An Advent Poem

Hi Everyone!

My name is Chris Yokel, and I’m pleased to have become a new contributor to this Advent blog. I was introduced to it through Travis, whose Hog’s Head blog I regularly frequent–I’m the dark cloaked Aragorn figure nursing a butterbeer in the corner…..right.

Christmas has always been my favorite holiday, and not particularly because of the presents. I have always found myself captivated by the mystery of the season, the wonderful paradox of the Incarnation. Every year I find myself drawn to meditate upon this wonder again and again.

A few years ago, as part of my devotional experience for the Advent season, I decided that I wanted to retell the story of Christmas in a sort of epic form. I am a big fan and student of Tolkien and Lewis and their whole developed philosophy on myth and storytelling from a Christian theological standpoint. They believed that Christianity was the “True Myth” because it contained all the beautiful qualities of a great story, but unlike the other ancient mythologies, it actually entered into time and history, and in doing so showed us, in Tolkien’s words, “Joy beyond the walls of the world”.

So I resolved in my own small way to put the story of Jesus’ advent into an epic form, in the style of those great ancient poems Gilgamesh and Beowulf. I wanted to write, as the older term put it, a lay. Thus, part one of the Lay of the Lord was born. Since then it has spawned into a trilogy, whose parts include Birth, Life, and Death & Resurrection.

This Advent season I started reposting the parts of “Birth” onto my Facebook account for my friends to enjoy. I would like to share it with you in hopes that it might lend to your Advent reflections this season. I will post a new part of the poem every Monday, Wednesday, and Friday right through Christmas Day. Since I’ve already started, I am including two sections in this post. I hope that in some small way this work which started as my own attempt to wrap my head around the Incarnation will bless your own meditations this Advent season.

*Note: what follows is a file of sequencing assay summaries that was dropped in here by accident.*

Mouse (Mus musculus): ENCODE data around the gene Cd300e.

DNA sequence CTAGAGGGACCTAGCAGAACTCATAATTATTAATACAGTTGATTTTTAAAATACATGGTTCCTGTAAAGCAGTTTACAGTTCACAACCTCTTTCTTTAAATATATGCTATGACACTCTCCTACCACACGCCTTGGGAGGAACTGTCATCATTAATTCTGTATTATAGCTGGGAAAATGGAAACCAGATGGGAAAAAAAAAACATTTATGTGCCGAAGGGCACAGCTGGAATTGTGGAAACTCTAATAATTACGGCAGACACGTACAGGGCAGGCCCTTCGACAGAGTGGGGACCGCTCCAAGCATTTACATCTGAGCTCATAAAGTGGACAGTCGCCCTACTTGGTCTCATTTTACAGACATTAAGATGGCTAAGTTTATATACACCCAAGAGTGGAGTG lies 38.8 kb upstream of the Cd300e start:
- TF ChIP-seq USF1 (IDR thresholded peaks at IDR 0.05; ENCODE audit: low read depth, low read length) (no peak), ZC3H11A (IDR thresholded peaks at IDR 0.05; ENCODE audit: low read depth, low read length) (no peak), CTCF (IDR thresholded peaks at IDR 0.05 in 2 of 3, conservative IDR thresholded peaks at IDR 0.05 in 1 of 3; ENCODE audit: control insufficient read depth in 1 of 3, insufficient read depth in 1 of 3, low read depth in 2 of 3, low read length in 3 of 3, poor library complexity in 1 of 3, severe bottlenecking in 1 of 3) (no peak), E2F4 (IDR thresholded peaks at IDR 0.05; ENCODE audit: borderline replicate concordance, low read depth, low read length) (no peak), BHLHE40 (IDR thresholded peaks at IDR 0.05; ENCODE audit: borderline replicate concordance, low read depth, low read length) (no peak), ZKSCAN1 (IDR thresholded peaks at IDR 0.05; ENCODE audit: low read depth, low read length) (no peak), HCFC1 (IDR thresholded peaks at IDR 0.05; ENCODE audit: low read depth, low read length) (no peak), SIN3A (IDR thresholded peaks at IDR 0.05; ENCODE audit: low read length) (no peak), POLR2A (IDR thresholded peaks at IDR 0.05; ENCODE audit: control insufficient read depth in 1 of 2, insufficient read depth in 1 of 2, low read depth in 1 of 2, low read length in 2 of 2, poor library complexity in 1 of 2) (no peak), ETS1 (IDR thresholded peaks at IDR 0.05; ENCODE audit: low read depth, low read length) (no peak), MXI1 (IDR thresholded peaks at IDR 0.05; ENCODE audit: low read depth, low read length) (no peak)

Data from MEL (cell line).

Without further ado, The Lay of the Lord: Birth….

Words From The Depths of Time

Words past,
stirring in the depths of time.
Like their father,
that ancient Spirit brooding over the void,
new beginnings emerge.

Let the visions of the seers take form;
let the long held hope awake;
like the piercing shafts of light over bleak lands cursed.
Let the salvation of men,
a man himself,
appear.

The Stirring Begins

Silently rustling down the heights of Hermon
tributary of that stream once divided for the children of promise.
Gliding along the banks of the north,
sweeping over hills again,
across the gently rippling Sea of Galilee,
gently stirring the sails of ships in Capernaum,
the invisible flame swept on.

Bethany, Pella, and Jabesh-Gilead,
Asophon, Taralah, and on to Gilgal.
Finally turning toward the great sea,
wafting up the foothills,
then the crags,
finally the mountains of Judea.
Upward to David’s seat
and the house of Yahweh.

There the incense rose in slow, enchanting clouds.
There the blood of lambs and bulls graced the purest of marbles.
There the humble priest,
all trembling,
bore the long repeated prayers into the vestibule of the Almighty:
“May the merciful God enter the Holy Place
and accept with favor the offering of His people.”
In swept that force, unseen yet felt,
as the old man gave a start, aware that heaven had brushed his robes.
And there, materializing in the wafting trail of smoke,
a man,
yet hardly could this common term be used for such a being,
so overawing was his presence.
Yet perhaps not so much as the words he spoke:
that as from cold, dead earth a flower might open,
so from a cold, dead womb a son would warmly leap,
and his rejoicing would be like the first birdsong before sunrise,
and as the moon to the sun is a light of second greatness,
so his shining forth would be only paled within the shadow cast by dawn.
Yet how slow to believe and stubborn
is even the heart of the righteous at times.
So for this stumbling Zechariah was struck dumb,
that by his lack of speech that word spoken by God might stand,
and so it came to be as Gabriel said.

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~ by thebardling on December 4, 2009.

5 Responses to “An Advent Poem”

  1. This is very good, Chris. I am edified 🙂

    Richard

  2. […] [MOD: This is part 4 of Chris' excellent poem. Read the whole thing in order: Part 1; Part 2; Part […]

  3. […] [MOD: This is part 3 of Chris' excellent poem. Read the whole thing in order: Part 1; Part […]

  4. […] “The Carpenter” [MOD: This is part 5 of Chris' excellent poem. Read it in order: Part 1; Part 2; Part 3 Part […]

  5. Hi, I write an Advent Blog (http://lineageofexpectation.blogspot.com/) every year and am really inspired by the work you do on this blog. Can I share some of your poems?

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